Research shows that many youths from immigrant families outperform other students in school, a phenomenon referred to as the “immigrant paradox.” A new report suggests, however, that such achievement patterns are even more pronounced for immigrant boys than for their female counterparts.
Writing in the spring issue of The Future of Children, researchers Robert Crosnoe, a sociology professor at the University of Texas at Austin, and Ruth N. López Turley, an associate professor of sociology at Rice University in Houston, say they cannot explain why boys from immigrant families tend to have a particularly strong performance edge over boys whose families have been in the United States for generations. But they point to research showing that the difference in mathematics test scores between middle school children born in another country and those whose families have lived in the United States for two generations or more is 5 percent of a standard deviation for girls but 20 percent of a standard deviation for boys.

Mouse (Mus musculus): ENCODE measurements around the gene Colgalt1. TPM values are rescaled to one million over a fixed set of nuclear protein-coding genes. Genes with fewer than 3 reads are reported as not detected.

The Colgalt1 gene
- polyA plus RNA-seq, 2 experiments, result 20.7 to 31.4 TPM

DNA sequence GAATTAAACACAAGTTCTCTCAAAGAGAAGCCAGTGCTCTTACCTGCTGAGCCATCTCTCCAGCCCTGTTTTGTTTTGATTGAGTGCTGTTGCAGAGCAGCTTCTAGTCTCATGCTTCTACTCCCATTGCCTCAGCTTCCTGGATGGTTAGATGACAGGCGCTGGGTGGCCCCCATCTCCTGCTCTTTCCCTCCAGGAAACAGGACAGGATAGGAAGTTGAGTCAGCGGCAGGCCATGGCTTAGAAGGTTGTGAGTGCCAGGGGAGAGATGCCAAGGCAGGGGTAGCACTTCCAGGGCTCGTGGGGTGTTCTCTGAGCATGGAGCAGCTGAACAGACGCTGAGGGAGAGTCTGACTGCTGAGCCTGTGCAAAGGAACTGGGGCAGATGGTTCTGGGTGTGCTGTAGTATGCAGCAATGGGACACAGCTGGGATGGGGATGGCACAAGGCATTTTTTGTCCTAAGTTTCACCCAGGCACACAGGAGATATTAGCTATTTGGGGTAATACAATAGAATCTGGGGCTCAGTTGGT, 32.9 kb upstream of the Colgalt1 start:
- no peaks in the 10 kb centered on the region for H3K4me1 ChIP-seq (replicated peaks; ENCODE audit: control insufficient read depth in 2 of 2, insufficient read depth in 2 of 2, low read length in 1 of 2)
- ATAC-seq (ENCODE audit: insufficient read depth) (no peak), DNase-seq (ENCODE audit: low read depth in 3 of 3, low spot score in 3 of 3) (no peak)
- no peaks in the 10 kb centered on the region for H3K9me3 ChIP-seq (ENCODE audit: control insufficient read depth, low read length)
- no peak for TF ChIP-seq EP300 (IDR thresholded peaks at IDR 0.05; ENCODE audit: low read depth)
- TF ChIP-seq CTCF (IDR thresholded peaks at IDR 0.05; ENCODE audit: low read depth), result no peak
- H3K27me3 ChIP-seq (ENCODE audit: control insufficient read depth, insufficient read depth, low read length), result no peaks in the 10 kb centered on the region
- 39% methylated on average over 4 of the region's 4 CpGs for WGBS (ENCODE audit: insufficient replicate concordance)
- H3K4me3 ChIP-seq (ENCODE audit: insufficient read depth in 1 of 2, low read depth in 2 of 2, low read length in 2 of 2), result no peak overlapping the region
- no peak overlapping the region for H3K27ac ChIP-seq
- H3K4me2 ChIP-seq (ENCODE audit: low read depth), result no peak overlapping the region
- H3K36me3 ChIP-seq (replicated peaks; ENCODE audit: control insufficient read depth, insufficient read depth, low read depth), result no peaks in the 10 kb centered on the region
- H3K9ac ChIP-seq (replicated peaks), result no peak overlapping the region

They also note that the paradox is more pronounced in secondary school than in elementary school and for immigrant children from Asia and Africa. The latter tendency can be partly explained by the fact that immigrants leaving those continents for the United States are typically more socioeconomically advantaged than are immigrant families coming from a continent such as South America, they say.
The article is part of a special issue of the journal focusing on English-language learners and children from immigrant families.
A version of this article appeared in the April 27, 2011 edition of Education Week as Immigrant Male Students Outperform Females